Sunday, 2 October 2016

If Romantic-era artists ran D&D campaigns 2: Back by popular demand!


you asked for it and now it is happening and you have no-one to blame but yourselves

Benjamin West (1738-1820): Started as a wargamer; wrote his own mass battle system and uses it whenever he gets the chance. His system broke down spectacularly when he tried to use it to model 'Everyone vs. the Four Horsemen of the Apocalypse and also a lion' at the end of a long-running campaign.

Image result for the battle of la hogue benjamin west


John Flaxman (1755-1826): Has a long-running Mazes and Minotaurs campaign, all about the exploits of a bunch of heroic warriors who go around battling monsters in Mythic Greece. Doesn't understand why so many of his friends, including Blake and Fuseli, insist on  making their games so weird and creepy all the time.

Image result for john flaxman mythology

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Image result for john flaxman odyssey

Joseph Gandy (1771-1843): His love of dungeons grew so great that he ended up running games in which the dungeons functioned as the setting, the antagonist, and the treasure, all at the same time. His players swiftly learned that, when all treasure hauls came in the form of thousand-pound lumps of statuary, teams of hirelings are not optional.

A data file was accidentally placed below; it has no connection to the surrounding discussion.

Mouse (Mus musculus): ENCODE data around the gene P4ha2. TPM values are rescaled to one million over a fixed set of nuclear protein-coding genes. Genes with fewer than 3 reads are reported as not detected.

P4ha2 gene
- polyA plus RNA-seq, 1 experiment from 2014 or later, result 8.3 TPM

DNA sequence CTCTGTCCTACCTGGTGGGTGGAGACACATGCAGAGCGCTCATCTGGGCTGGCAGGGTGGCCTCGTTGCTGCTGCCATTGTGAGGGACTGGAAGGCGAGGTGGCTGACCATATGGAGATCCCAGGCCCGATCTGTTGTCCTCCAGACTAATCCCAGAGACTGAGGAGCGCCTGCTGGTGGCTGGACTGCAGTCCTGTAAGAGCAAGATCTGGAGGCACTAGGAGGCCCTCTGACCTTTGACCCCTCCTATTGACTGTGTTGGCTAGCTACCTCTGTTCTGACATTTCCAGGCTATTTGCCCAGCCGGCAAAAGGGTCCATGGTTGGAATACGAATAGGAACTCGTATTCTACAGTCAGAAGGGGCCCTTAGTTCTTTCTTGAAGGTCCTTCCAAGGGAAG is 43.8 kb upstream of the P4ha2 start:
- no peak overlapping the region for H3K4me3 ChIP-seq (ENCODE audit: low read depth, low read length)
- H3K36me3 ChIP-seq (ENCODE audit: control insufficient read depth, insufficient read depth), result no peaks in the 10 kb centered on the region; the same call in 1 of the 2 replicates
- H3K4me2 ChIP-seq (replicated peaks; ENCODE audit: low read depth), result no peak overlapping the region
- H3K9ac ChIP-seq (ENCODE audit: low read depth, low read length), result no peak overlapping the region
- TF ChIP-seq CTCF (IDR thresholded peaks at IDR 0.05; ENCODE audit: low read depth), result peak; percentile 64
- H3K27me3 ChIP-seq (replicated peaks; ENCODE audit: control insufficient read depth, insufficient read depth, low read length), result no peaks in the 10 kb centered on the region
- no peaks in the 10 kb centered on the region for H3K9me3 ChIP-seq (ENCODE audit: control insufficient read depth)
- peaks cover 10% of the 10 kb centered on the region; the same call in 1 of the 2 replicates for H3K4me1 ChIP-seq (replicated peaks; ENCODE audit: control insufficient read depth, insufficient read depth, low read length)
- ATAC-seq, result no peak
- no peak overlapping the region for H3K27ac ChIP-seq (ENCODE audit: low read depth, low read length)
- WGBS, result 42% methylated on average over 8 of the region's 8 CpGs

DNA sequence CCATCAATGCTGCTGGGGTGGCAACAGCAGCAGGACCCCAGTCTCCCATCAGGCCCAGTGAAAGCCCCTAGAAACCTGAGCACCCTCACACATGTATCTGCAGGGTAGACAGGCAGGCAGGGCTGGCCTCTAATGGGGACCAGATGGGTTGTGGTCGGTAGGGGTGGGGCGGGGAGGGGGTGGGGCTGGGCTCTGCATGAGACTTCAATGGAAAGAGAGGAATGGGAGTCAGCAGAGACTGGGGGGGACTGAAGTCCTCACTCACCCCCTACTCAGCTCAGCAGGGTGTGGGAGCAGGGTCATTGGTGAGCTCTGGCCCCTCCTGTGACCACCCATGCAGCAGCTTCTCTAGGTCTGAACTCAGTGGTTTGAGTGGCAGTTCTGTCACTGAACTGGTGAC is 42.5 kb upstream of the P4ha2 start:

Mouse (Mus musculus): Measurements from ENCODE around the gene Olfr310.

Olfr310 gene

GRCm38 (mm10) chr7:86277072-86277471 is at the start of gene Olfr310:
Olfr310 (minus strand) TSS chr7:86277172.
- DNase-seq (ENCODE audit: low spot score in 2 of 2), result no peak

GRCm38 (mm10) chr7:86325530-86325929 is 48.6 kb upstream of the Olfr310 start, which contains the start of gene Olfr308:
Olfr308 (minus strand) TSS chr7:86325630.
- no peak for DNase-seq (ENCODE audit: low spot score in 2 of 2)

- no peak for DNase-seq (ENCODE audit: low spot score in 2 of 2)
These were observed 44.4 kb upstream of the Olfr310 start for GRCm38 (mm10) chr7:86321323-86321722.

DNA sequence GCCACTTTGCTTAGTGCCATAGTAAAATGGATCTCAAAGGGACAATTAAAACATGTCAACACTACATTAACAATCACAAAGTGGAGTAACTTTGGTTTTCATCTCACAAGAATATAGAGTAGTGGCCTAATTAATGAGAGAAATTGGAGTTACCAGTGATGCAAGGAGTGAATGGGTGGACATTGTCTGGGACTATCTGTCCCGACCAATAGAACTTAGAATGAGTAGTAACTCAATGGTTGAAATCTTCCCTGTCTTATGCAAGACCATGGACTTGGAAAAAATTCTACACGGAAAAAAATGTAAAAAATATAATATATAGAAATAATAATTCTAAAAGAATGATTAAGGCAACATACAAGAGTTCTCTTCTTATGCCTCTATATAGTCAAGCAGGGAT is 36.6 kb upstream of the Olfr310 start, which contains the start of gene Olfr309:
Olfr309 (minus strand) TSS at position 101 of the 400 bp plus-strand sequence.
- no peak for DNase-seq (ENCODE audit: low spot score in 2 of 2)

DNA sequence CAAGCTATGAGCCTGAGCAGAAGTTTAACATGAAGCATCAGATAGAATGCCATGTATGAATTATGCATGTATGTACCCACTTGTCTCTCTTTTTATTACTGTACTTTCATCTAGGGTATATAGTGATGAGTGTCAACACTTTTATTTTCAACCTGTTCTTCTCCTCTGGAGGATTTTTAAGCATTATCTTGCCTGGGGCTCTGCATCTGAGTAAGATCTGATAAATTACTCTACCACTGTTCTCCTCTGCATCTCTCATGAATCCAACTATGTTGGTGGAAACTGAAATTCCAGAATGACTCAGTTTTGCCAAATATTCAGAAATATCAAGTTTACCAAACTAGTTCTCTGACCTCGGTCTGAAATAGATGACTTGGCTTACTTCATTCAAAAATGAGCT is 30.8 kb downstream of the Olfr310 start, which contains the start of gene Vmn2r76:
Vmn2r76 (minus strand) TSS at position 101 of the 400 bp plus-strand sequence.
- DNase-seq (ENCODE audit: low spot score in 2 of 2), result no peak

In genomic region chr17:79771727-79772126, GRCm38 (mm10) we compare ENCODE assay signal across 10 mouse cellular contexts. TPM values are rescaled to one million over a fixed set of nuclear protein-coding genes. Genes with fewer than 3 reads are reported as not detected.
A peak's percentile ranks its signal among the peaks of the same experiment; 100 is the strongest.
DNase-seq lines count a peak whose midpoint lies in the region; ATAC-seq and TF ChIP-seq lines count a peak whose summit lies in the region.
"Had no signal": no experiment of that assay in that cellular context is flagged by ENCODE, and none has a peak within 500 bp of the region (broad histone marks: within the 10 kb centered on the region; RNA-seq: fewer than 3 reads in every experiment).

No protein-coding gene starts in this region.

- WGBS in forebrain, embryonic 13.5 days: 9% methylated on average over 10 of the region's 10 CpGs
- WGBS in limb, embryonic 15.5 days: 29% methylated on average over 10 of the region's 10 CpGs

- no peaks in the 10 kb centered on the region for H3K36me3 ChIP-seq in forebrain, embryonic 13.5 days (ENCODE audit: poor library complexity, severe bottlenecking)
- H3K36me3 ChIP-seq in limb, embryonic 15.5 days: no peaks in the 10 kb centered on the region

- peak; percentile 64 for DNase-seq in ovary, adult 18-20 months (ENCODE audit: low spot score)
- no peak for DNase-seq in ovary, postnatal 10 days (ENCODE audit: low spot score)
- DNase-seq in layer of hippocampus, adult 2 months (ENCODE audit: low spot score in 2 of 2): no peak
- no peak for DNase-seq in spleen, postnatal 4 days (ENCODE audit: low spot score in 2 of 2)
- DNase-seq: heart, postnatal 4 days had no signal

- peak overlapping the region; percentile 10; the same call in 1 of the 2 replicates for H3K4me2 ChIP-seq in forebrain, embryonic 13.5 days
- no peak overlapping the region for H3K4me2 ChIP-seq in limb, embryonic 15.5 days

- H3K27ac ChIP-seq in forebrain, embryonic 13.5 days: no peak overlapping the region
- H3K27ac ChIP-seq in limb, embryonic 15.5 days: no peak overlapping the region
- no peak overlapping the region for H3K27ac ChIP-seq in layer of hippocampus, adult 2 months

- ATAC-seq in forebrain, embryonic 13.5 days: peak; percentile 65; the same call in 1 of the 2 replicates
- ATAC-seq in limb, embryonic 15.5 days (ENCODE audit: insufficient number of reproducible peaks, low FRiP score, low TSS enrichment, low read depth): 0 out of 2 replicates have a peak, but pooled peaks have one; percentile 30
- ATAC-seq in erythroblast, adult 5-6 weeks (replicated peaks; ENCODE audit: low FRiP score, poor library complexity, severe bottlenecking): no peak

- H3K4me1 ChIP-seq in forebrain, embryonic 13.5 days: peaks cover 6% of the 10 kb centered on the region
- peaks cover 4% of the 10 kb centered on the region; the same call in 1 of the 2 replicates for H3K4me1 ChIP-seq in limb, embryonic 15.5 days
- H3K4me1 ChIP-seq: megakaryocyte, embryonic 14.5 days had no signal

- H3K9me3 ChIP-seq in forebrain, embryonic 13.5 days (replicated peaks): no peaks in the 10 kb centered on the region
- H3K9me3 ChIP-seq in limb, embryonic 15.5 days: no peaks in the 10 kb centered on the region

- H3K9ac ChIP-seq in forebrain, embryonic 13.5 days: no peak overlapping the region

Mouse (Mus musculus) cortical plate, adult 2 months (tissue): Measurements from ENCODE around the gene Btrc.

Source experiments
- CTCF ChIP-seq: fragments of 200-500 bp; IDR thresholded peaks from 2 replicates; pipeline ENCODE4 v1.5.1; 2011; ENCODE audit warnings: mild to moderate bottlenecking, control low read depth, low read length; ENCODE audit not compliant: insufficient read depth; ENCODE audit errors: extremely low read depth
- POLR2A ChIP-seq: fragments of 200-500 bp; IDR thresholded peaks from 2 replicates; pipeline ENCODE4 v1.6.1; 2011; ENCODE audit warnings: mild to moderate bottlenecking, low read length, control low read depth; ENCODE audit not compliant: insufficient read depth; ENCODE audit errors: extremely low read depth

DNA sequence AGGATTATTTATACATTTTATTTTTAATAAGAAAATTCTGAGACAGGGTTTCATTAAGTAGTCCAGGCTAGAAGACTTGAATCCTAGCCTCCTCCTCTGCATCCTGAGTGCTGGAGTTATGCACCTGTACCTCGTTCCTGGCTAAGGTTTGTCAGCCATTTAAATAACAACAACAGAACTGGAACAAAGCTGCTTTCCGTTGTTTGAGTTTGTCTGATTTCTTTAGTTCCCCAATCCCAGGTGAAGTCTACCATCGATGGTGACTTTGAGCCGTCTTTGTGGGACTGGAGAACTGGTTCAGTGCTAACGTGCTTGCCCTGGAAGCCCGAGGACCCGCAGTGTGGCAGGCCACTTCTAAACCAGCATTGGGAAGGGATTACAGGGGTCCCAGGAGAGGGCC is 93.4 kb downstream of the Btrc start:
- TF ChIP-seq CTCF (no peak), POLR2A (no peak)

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JMW Turner (1775-1851): A devotee of ultralight abstract minimalism, determined to boil the game down to its purest essence. Has pruned OD&D down to two pages and is always looking for opportunities for further cutting. Smiles enigmatically when people point out that, under his rules, there's no difference between a monster and a natural hazard like a wave or a storm.


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Can you spot the cyclops?
Eugène Delacroix (1798-1863): At his best when running bloody, grubby campaigns about low-lives and violence. Runs Al Qadim whenever anyone will let him, but tends to get a bit carried away with his breathless descriptions of naked harem girls.

Image result for Eugène Delacroix paintings

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Samuel Palmer (1805-1881): Began as one of William Blake's players, but started his own group after the disintegration of Blake's long-running 'Jerusalem' campaign. (The revelation that the PCs were Jerusalem all along didn't go down very well.) Loves fairytale adventures. A big fan of Beyond the Wall. Has never run a single scenario set during daylight hours.


Image result for samuel palmer the lonely tower

Image result for samuel palmer

Image result for samuel palmer

(See also: Jacques Callot at Honor and Intrigue, and Thomas Cole at Zenopus Archives. Imitation is the most sincere form of flattery!)

3 comments:

  1. I...really badly want to read Turner's ruleset.

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  2. I like this style of writing. It reminds me of John Clarke's novel "The Tournament," where he writes about the accomplishments of famous people from the 20th century as though they were tennis players in the middle of a match.

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  3. I think I am either Flaxman or Delacroix.

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